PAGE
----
The researchers cautioned that the results may not directly explain SIDS because infants who suffer SIDS do not show greater amounts of serotonin 1a receptors. But they said other "functionally equivalent deficits in serotonin signaling may play a role in SIDS.

American Association for the Advancement of Science, the publisher of the journal Science, released an article on its website regarding the study quoting Marian Willinger, SIDS expert at the Eunice Kennedy Shriver National Institute of Child Health and Human Development as saying during a AAAS/Science teleconference on July 3 that "I think it (the study results) says to parents that their babies had a developmental disorder that they were born with."

Willinger was cited as saying that having an infant die of SIDS is a "devastating event" for a family and the study "should provide them with some sense of comfort that there was nothing they could have done to prevent it—it is a real disease."

A foodconsumer.org health observer did not completely agree. He said although those who suffered SIDS may likely have some disorder in the brain or some deficit in certain physiological functionality involving serotonin, environmental factors may also play a significant role in SIDS.

He also said the study could have yielded more important information if the researchers tested tryptophan supplementation to see whether increased intake of tryptophan could prevent the transgenic mice from dying from SIDS.

Early studies suggested decreased intake of tryptophan, the precursor of serotonin, resulting for instance from consumption of soy-based infant formulas, may attribute to increased risk of SIDS.   Low tryptophan means the body may produce low serotonin, an effect similar to what is caused by high levels of serotonin 1a receptor as demonstrated in the current study.

A meta-analysis of 19 previous studies conducted by Kristine L.S.P. McVea, MD, MPH at Nebraska Medical Center in Omaha, Nebraska and colleagues showed infants who were bottle-fed were 2.11 times more likely to suffer SIDS than those who were breastfed.   Soy-based infant formulas are one of common types.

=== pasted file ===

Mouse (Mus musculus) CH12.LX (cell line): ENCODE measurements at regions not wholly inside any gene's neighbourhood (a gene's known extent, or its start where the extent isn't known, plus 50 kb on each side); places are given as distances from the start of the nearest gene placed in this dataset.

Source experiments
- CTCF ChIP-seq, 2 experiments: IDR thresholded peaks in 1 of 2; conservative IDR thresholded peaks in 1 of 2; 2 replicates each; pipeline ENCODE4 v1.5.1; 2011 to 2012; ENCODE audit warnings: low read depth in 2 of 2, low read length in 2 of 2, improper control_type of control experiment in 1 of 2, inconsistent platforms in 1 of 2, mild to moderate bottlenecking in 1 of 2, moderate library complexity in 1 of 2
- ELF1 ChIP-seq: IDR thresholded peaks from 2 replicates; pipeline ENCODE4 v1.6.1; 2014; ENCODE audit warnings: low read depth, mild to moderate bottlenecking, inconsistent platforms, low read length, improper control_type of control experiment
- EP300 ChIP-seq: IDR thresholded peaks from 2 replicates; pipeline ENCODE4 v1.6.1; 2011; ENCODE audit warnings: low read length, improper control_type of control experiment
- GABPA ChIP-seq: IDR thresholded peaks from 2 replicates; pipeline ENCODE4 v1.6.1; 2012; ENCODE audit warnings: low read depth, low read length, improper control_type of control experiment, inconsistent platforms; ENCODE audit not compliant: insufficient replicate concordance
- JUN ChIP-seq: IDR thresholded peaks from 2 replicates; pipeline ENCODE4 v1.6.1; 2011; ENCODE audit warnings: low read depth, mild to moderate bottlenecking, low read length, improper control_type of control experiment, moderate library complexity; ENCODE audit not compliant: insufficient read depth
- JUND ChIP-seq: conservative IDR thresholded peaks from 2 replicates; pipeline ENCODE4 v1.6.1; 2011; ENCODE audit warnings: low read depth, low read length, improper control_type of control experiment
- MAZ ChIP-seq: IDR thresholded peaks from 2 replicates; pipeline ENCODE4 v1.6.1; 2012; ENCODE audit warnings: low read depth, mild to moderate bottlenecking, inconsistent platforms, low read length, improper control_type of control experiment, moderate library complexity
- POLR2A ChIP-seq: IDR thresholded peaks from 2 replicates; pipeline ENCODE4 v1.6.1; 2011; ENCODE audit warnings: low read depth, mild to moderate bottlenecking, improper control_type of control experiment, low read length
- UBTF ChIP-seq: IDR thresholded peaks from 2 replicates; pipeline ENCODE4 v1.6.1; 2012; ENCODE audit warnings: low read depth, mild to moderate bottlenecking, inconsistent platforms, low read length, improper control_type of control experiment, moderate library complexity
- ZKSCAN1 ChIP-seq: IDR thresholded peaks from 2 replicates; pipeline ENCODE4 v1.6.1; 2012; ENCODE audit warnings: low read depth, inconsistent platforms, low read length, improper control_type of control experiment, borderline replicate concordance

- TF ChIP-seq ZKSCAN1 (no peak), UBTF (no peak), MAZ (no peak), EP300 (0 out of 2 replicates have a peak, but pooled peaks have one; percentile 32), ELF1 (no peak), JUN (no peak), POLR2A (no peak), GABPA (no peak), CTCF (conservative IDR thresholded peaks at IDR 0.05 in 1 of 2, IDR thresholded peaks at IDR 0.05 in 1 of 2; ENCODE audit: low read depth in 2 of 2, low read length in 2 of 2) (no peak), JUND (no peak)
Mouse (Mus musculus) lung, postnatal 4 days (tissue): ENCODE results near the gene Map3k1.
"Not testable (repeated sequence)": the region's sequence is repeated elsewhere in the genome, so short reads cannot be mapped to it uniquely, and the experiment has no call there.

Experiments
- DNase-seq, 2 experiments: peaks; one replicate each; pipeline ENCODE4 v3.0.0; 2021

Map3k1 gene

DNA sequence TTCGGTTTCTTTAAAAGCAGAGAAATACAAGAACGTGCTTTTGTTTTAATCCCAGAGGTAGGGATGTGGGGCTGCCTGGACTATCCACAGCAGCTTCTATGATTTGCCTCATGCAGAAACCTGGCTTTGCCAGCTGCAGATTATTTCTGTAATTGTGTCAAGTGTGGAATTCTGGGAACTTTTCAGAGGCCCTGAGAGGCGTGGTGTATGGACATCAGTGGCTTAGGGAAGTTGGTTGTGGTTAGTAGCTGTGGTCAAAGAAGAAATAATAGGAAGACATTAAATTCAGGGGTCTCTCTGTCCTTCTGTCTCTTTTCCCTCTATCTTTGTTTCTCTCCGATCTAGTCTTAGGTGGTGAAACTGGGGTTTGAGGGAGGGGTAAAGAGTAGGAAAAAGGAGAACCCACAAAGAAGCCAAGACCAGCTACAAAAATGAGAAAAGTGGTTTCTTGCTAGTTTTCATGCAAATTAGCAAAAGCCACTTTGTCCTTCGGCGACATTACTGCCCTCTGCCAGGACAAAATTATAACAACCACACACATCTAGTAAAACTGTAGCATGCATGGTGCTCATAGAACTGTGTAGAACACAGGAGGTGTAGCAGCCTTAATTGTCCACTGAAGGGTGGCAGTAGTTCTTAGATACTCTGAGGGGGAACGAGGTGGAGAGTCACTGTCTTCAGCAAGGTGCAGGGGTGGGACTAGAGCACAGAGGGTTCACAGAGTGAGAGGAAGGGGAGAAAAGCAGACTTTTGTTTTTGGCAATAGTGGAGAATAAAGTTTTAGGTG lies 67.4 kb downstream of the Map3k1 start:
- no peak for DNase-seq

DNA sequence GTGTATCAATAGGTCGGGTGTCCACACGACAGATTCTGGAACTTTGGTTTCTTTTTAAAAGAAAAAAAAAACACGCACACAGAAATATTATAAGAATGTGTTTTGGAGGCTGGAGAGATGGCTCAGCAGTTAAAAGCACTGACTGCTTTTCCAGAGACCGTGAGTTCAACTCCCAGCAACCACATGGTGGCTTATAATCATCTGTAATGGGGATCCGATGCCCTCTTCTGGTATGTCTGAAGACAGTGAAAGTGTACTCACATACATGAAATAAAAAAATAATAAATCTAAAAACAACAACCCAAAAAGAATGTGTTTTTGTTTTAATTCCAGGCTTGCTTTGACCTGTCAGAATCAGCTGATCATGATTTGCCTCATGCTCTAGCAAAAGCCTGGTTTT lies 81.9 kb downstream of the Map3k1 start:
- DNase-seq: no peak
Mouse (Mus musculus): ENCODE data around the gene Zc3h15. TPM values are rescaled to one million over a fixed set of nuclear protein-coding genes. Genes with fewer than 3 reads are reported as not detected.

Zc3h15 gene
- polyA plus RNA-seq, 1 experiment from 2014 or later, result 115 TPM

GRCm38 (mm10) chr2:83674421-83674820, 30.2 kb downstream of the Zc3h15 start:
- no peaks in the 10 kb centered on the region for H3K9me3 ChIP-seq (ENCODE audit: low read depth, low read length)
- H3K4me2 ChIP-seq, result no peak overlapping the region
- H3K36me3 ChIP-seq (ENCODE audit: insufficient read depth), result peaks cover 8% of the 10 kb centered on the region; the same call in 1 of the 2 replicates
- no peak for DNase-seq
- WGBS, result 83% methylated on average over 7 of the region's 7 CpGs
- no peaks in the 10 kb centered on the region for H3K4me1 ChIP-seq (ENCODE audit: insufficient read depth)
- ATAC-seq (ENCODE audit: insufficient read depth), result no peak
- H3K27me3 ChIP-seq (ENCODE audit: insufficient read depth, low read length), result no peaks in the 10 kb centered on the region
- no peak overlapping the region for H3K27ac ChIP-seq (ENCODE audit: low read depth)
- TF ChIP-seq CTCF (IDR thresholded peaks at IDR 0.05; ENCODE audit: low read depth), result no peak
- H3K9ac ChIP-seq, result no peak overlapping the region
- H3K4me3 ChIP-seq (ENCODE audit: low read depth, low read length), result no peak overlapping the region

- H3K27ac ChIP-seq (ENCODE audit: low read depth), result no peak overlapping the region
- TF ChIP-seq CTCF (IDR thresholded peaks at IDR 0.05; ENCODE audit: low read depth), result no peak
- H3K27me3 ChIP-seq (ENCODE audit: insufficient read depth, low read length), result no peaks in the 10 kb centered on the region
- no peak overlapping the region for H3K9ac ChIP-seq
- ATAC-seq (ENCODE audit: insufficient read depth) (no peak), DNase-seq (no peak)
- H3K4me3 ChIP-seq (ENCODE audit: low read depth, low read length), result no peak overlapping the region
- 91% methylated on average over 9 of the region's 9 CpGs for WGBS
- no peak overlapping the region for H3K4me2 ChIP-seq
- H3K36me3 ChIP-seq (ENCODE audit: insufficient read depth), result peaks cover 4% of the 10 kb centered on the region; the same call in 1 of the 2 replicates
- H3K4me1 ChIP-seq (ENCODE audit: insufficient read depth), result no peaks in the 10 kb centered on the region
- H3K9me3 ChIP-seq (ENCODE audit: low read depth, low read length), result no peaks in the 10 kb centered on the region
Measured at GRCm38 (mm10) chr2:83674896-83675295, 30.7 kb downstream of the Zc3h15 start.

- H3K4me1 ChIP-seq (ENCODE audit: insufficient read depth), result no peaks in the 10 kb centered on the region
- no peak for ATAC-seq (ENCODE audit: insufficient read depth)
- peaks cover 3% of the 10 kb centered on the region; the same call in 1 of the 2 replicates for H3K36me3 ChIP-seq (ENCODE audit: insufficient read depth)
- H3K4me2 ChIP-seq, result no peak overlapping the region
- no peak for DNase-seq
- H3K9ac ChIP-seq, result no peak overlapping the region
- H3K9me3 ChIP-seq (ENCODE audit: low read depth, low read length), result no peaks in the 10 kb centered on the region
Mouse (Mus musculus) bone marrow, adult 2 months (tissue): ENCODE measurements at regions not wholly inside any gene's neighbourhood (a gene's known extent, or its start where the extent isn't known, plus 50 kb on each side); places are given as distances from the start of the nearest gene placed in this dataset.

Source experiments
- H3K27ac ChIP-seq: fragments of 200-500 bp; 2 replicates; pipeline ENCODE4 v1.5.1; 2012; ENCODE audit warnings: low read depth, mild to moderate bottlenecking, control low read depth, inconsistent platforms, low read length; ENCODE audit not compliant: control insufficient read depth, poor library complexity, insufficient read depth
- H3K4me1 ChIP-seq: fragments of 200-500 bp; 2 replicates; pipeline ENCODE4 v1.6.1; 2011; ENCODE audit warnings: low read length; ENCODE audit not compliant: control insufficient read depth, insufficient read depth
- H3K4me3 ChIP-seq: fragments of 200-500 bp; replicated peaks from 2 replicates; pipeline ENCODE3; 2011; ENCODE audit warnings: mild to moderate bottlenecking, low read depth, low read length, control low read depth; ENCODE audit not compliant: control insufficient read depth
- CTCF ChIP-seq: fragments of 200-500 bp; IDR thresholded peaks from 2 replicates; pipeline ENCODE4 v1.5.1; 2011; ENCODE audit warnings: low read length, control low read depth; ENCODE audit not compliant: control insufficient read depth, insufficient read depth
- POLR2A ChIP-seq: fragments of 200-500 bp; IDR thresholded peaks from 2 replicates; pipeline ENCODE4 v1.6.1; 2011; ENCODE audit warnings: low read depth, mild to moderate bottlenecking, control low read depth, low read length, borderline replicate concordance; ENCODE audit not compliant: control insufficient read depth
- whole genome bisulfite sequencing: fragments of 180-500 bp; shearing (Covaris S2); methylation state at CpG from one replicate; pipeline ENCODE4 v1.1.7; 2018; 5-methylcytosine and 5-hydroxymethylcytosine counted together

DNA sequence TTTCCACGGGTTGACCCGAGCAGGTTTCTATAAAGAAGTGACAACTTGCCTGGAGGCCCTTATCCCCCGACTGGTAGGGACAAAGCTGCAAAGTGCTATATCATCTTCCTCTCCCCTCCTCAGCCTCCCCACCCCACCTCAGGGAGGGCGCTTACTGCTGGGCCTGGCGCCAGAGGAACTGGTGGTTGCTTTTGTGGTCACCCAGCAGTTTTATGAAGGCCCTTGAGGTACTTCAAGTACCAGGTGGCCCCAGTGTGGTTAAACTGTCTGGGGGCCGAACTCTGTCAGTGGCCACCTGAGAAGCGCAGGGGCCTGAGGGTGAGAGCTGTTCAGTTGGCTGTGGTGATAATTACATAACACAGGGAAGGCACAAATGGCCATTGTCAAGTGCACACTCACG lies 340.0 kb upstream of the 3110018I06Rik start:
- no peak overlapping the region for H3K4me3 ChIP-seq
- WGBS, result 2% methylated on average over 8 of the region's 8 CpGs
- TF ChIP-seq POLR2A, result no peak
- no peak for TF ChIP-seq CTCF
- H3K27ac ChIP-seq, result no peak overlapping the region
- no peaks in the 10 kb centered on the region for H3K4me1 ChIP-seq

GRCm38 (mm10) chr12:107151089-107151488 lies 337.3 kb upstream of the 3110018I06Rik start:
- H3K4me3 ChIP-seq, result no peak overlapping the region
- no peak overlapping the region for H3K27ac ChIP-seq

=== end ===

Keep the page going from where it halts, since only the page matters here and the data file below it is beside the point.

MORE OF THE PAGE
The authors said the results showed there is an association between bottle-feeding and SIDS. But they also said confounding variables may also contribute to the association.   The study was published in Journal of Human Lactation, Vol. 16, No. 1, 13-20 (2000).

Sarwar G. from Nutrition Research Division, Health Protection Branch, Health Canada published a study in Plant Foods for Human Nutrition 2001, vol. 56, no3, pp. 275-284 reporting that tryptophan were 40 percent lower in soy-based formulas than human milk, 10.0-12.3 mg/g protein versus 17 - 19 mg/g protein.  

Sarwar also found that supplementation of tryptophan in an animal model increased serotonin and 5-HIAA (5-hydroxyindole-3-acetic acid), a metabolite of serotonin, in the brains of mice fed soy-based formula.

Many studies have suggested that low serotonin may be a major risk factor for SIDS.  

Okado N. from the University of Tsukuba in Japan and colleagues said in their study report published in 2002 in the March issue of Med Hypotheses that "alone with the genetic factors, environmental temporal factors appear additively to lower the excitatory   function of 5-HT (serotonin) to the respiratory center, and finally SIDS might occur. Now the pathophysiological mechanisms and symptoms of SIDS are explained by decreased levels of 5-HT."